RE: The Curse - Upon All Creation or Just Mankind?

From: <jarmstro@qwest.net>
Date: Sat Sep 18 2004 - 12:57:58 EDT

It might be the case that the idea that death and suffering is a bad thing
is solely our perspective as living sentient beings within the framework of
creation.
The evidence seems to be that death is an inextricable and ubiquitous part
of creation. It drives the very process of evolutionary change.
Consider also the consequences of reproduction without death. It's an easy
spreadsheet thing to verify that the world would be grossly overpopulated
in a remarkably few generations.
Cell death is necessary or we have cancer everywhere. We slough dead cells.
We eat living matter. ...and so on.
We may very well have the value system for death and dying quite wrong from
the standpoint of how Creation runs and what its objectives are.
We might also have to reconsider our protest in light of our desires to be
surrendered to God's purposes.
Ouch! JimA

Original Message:
-----------------
From: Mike Tharp mtharp@exammaster.com
Date: Sat, 18 Sep 2004 10:22:18 -0400
To: drsyme@cablespeed.com, alexanian@uncw.edu, gmurphy@raex.com,
Dawsonzhu@aol.com, sheila-wilson@sbcglobal.net, asa@calvin.edu
Subject: The Curse - Upon All Creation or Just Mankind?

In Genesis 3:17, God tells Adam, "cursed is the ground for thy sake". The
ground would be the earth, so the entire earth is cursed, no? Verse 18 goes
on to say, "Thorns also and thistles shall it bring forth." This seems to
indicate that there was some change in at least plant life after the Fall.

In Romans 8:22, Paul writes, "For we know that the whole creation groaneth
and travaileth in pain together until now." This verse seems to indicate
that the entire creation was cursed, not mankind alone.

I would have to agree, though, that "nowhere in scripture does it say that
death, came to all of creation after the fall, only death to man." However,
I also agree with the argument that, if there were death and suffering
before the fall, it seems strange that God would call such a creation "very
good." That death and suffering, both of man and animals, are a result of
the Fall seems to make sense to me.

In Christ,
Mike

-----Original Message-----
From: asa-owner@lists.calvin.edu [mailto:asa-owner@lists.calvin.edu] On
Behalf Of jack syme
Sent: Friday, September 17, 2004 4:12 PM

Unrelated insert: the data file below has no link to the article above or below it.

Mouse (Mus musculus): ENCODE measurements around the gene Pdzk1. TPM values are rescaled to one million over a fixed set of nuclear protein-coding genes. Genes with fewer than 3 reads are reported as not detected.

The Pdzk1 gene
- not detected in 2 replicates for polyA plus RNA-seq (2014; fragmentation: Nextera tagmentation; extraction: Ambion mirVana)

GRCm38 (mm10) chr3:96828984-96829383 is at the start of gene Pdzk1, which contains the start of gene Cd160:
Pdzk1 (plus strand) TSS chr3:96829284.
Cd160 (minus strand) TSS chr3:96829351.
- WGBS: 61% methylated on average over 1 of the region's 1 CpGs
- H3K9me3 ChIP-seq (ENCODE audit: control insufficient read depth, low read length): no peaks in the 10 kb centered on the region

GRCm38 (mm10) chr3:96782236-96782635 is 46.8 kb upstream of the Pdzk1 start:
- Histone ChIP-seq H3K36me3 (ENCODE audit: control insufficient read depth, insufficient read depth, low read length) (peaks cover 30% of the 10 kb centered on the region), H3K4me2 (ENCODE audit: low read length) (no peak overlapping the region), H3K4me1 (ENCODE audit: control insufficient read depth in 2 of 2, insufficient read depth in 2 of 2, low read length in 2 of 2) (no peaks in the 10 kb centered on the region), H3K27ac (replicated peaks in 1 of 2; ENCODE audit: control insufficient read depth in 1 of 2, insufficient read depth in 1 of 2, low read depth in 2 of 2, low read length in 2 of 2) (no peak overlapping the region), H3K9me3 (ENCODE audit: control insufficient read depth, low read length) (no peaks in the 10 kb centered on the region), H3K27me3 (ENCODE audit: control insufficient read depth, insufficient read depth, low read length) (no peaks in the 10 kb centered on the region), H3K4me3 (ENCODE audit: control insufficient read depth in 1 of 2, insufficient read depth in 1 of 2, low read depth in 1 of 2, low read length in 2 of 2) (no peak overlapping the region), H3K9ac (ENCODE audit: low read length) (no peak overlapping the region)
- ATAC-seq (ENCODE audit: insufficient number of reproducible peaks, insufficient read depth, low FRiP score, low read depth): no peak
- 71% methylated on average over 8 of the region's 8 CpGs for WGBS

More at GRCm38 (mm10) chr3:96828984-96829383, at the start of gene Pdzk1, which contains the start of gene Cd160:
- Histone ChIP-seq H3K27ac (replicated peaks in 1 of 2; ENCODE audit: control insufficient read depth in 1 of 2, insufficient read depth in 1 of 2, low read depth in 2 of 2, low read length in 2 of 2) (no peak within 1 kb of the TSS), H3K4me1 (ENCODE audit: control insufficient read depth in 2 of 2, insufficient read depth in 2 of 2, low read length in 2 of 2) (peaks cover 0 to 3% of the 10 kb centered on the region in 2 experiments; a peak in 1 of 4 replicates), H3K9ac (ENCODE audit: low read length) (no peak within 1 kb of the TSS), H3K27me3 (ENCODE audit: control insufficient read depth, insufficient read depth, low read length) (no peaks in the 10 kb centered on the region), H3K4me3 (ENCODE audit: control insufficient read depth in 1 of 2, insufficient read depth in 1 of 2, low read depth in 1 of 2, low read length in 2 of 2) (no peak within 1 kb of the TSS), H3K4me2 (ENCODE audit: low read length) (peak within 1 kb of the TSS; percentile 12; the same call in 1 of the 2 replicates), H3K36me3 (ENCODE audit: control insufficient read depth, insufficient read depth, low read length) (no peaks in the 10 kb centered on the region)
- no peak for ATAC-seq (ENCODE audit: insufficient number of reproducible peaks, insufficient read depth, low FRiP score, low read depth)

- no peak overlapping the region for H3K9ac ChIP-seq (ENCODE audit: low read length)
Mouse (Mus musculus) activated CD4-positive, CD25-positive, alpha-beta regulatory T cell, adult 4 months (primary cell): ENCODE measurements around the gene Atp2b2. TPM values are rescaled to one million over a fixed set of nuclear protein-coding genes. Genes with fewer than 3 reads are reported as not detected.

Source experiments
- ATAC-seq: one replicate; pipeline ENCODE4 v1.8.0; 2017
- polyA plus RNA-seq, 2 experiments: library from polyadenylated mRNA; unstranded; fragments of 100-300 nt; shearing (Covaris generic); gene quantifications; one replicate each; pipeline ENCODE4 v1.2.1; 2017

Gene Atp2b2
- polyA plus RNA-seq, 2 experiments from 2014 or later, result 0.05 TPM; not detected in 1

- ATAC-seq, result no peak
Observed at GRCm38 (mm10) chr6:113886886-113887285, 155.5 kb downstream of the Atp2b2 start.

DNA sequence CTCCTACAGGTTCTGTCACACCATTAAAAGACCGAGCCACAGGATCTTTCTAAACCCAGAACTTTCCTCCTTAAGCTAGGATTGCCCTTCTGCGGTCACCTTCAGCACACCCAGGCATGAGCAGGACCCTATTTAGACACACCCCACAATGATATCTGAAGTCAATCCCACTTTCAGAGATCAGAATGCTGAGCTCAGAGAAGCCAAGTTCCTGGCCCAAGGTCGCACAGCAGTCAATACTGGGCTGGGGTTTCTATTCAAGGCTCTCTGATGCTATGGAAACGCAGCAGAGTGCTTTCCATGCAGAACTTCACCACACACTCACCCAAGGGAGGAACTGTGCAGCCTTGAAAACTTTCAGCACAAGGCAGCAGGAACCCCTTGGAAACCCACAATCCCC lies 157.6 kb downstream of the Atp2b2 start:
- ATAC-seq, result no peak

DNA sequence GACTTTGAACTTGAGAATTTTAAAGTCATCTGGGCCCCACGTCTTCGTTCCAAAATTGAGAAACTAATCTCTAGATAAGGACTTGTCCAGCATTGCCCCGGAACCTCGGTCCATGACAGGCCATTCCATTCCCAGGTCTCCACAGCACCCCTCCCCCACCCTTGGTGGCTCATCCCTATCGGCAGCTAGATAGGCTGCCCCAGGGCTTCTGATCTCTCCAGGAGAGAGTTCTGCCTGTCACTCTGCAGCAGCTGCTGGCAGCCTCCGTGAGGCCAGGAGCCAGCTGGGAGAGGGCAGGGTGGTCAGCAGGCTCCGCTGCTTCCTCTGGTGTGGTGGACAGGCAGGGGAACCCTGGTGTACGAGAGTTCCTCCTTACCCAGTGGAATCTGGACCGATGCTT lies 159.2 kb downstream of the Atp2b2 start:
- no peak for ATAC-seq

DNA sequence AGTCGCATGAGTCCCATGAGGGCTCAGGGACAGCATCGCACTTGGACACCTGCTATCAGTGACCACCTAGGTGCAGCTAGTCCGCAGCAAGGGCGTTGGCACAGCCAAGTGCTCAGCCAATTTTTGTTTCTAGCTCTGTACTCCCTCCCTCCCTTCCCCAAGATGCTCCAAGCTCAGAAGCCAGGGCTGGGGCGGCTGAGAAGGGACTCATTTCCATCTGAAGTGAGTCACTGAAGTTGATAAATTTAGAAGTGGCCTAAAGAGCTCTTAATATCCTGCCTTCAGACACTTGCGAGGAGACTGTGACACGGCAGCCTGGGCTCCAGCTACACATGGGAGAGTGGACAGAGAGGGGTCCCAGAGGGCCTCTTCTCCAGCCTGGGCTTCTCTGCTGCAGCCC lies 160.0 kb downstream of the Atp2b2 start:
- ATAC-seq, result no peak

To: Alexanian, Moorad; George Murphy; Dawsonzhu@aol.com; Sheila Wilson;
AmericanScientificAffiliation
Subject: Re: flying saucer

CS Lewis, as much as I like him, does not have the authority of scripture.

If you look carefully at Old Testament, and New Testament passages of the
effects of the fall on creation, it is limited to its effects on mankind,
with the exception that the serpent was made to crawl on its belly.
Otherwise the effects are, pain in childbirth, and mankind having to work
the soil to get it to produce. Which I guess is some effect on creation
other than mankind. And death to man.

But, nowhere in scripture does it say that death, came to all of creation
after the fall, only death to man. And Christ's death and resurrection was
to save man, not sub human creation; to reverse the death brought by Adam.

My belief, is that the fall caused death to come to mankind. And by that I
mean spiritual death, a seperation from God, banishment from the garden,
away from the tree of life. And that creation now is, with a few notable
exceptions, not essentially different than it was prior to the fall. Other
than the blemishes our behaviors have given it.

----- Original Message -----
From: "Alexanian, Moorad" <alexanian@uncw.edu>
To: <drsyme@cablespeed.com>; "George Murphy" <gmurphy@raex.com>;
<Dawsonzhu@aol.com>; "Sheila Wilson" <sheila-wilson@sbcglobal.net>;
"AmericanScientificAffiliation" <asa@calvin.edu>
Sent: Friday, September 17, 2004 12:24 PM
Subject: RE: flying saucer

> C.S. Lewis wrote: "Man is to be understood only in his relation to God.
The beasts are to be understood only in their relation to man and, through
man, to God." It is safe to say that man's redemption allows for the
restoration of the animal kingdom to its original form--whatever that was.
>
> Moorad
>
> ________________________________
>
> From: drsyme@cablespeed.com [mailto:drsyme@cablespeed.com]
> Sent: Fri 9/17/2004 11:33 AM
> To: Alexanian, Moorad; drsyme@cablespeed.com; George Murphy;
Dawsonzhu@aol.com; Sheila Wilson; AmericanScientificAffiliation
> Subject: Re: flying saucer
>
>
>
> Christ? Are you claiming that he came to save animals
> too?
>
>
> On Fri, 17 Sep 2004 10:03:47 -0400
> "Alexanian, Moorad" <alexanian@uncw.edu> wrote:
> >Christ.
> >
> >Moorad
> >
> >
> >-----Original Message-----
> >From: drsyme@cablespeed.com
> >[mailto:drsyme@cablespeed.com]
> >Sent: Friday, September 17, 2004 9:55 AM
> >To: Alexanian, Moorad; George Murphy; Dawsonzhu@aol.com;
> >Sheila Wilson;
> >AmericanScientificAffiliation
> >Subject: Re: flying saucer
> >
> >On Fri, 17 Sep 2004 08:46:02 -0400
> > " My statement meant
> >>that man cannot
> >>by himself reverse the consequences of the Fall, which I
> >>believe also
> >>affect the animals.
> >>
> >>Moorad
> >>
> >
> >What biblical evidence do you have to support this
> >belief?
>
>
>

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